Care provider ordered to pay £11K after failing to tell family full details of woman's death

 190722 Avenues Care Home Meridian
Jean Herring was living at Avenues Care Centre, one of Premiere Care (Southern) Limited's care homes. Credit: ITV Meridian

A care provider operating a home in Margate has been ordered to pay £11,371 after admitting it failed to inform the family of a women who fell from a height about the incident.

Jean Herring was living in one of Premiere Care (Southern) Limited's care homes.

She died after falling from an upper extension roof while trying to leave the Avenues Care Centre - formerly known as The Grosvenor Court - in Kent.

The Care Quality Commission (CQC) brought the prosecution after it emerged the care provider didn't share details in a timely manner of what happened when Ms Herring died in January 2019.

At Folkestone Magistrates' Court, Premiere Care (Southern) Limited admitted it failed to inform and apologise to the appropriate person after the event.

Premiere Care (Southern) Limited, was fined £3300 (£1650 for each charge) in court on Monday (18 July).

It was also ordered to pay £181 victim surcharge and £7890.61 costs to the Care Quality Commission (CQC) which brought the prosecution.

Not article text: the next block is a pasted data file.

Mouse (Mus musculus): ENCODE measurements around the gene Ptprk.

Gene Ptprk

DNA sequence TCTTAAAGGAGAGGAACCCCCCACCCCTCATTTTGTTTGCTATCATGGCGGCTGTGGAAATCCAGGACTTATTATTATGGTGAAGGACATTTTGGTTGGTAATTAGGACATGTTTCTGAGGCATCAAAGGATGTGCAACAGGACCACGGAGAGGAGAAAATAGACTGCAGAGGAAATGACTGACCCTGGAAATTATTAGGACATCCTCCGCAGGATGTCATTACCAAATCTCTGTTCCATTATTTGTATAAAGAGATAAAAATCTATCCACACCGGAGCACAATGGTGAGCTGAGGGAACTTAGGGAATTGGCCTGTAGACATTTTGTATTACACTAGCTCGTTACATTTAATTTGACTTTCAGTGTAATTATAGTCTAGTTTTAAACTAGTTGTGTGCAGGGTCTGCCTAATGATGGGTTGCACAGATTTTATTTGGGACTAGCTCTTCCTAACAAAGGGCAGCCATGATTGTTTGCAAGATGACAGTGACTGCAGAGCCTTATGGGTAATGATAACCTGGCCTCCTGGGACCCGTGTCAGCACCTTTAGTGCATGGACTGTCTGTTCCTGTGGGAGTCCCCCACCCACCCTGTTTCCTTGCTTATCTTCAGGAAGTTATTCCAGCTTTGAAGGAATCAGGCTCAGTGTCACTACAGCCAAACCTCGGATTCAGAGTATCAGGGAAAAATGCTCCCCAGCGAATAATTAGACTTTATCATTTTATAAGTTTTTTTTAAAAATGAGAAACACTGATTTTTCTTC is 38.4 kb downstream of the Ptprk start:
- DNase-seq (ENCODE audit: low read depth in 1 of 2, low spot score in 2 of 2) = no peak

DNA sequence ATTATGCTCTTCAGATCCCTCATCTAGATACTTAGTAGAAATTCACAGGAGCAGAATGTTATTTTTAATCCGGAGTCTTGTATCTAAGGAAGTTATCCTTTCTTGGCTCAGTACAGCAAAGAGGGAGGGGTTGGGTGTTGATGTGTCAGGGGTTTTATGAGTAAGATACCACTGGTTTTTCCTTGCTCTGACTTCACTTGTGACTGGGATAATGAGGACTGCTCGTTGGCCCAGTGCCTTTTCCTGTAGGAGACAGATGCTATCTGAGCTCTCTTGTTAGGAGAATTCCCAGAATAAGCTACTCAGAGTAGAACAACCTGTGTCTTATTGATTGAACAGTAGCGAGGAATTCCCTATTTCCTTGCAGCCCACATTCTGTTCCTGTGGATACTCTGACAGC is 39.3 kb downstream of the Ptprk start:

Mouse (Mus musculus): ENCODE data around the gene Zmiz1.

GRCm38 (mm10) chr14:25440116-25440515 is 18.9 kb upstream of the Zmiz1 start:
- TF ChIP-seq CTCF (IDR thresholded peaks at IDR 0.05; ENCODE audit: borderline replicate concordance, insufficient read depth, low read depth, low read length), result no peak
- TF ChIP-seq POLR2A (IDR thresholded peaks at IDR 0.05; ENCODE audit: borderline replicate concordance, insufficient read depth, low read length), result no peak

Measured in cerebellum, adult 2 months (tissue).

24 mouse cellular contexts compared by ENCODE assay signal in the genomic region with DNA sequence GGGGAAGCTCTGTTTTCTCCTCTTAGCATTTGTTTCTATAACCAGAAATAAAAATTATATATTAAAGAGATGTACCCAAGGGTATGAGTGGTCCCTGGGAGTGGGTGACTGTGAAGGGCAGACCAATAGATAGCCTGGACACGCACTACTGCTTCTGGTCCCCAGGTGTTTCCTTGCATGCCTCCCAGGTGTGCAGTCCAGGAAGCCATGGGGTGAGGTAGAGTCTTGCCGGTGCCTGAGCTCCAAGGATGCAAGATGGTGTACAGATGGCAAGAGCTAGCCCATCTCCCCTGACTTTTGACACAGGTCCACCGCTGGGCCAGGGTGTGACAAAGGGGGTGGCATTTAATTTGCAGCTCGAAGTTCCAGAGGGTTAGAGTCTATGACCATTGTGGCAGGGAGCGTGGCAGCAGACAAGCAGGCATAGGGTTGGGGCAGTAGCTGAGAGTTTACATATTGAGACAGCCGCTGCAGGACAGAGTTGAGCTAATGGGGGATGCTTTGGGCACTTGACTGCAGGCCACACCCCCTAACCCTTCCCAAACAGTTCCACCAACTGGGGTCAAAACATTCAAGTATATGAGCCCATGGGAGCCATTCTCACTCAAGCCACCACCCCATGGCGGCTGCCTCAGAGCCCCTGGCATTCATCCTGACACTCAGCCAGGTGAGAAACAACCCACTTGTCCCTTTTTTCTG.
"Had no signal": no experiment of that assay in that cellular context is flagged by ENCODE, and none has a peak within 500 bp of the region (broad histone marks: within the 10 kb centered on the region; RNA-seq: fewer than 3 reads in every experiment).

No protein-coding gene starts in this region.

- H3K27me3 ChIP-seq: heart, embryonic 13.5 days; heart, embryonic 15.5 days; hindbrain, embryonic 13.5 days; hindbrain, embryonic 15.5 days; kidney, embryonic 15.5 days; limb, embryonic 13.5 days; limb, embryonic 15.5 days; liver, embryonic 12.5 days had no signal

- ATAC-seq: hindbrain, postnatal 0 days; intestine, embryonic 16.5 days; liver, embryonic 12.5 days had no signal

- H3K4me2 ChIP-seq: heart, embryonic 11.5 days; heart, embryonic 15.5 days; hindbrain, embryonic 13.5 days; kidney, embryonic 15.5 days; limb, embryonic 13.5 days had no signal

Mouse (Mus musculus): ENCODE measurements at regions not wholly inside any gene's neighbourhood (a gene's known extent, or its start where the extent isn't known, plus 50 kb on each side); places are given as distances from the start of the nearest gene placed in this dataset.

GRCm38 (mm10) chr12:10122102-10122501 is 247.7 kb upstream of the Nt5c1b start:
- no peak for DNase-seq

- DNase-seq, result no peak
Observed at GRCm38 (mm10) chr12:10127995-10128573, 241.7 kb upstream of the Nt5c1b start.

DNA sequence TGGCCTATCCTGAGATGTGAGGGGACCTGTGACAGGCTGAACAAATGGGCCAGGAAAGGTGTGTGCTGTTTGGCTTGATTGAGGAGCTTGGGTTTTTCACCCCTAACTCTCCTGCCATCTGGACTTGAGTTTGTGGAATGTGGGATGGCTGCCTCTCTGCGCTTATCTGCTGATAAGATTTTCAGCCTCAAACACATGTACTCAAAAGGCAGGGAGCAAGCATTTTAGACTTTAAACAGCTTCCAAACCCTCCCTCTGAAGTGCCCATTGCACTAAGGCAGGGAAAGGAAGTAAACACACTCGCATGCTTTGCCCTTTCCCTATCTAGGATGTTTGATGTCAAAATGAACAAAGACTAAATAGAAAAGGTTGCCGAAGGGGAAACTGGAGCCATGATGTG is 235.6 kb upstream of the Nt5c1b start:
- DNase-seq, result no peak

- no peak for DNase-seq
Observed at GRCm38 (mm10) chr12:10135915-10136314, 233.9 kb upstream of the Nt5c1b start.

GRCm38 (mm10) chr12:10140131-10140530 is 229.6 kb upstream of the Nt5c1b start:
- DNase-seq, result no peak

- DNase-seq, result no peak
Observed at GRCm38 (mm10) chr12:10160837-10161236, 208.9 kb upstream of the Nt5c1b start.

Under the Health and Social Care Act, care providers must act with openness and transparency, and provide a timely apology to people receiving care, or their relatives, in the event of a serious incident.

Family members confirmed that they have not received verbal or written confirmation of the event that led to the death of Jean Herring or an apology.

Premiere Care (Southern) Limited operates three care homes in England, including The Avenues Care Centre which is a residential care home providing personal and nursing care for up to 51 people.

'All care providers have a duty to be open and transparent'

Hazel Roberts, CQC head of inspection for adult social care, said: "Our sympathies are with Jean’s family following this tragic death, and we were concerned that the provider Premiere Care (Southern) Limited did not take the opportunity to inform the family or apologise at the earliest opportunity.

"All care providers have a duty to be open and transparent with people living in their services and their loved ones, particularly when something goes wrong, and this case sends a clear message that we will not hesitate to take action when that does not happen.

"People using any type of health or social care service have a right to be informed about all elements of their care and treatment - and, all providers have a responsibility to be open and honest with those in their care. Premiere Care (Southern) Limited failed to meet that responsibility in a timely manner, which is why the CQC took this action.

"I hope the outcome of this prosecution reminds care providers of their duty to assess and manage all risks to ensure people are kept safe".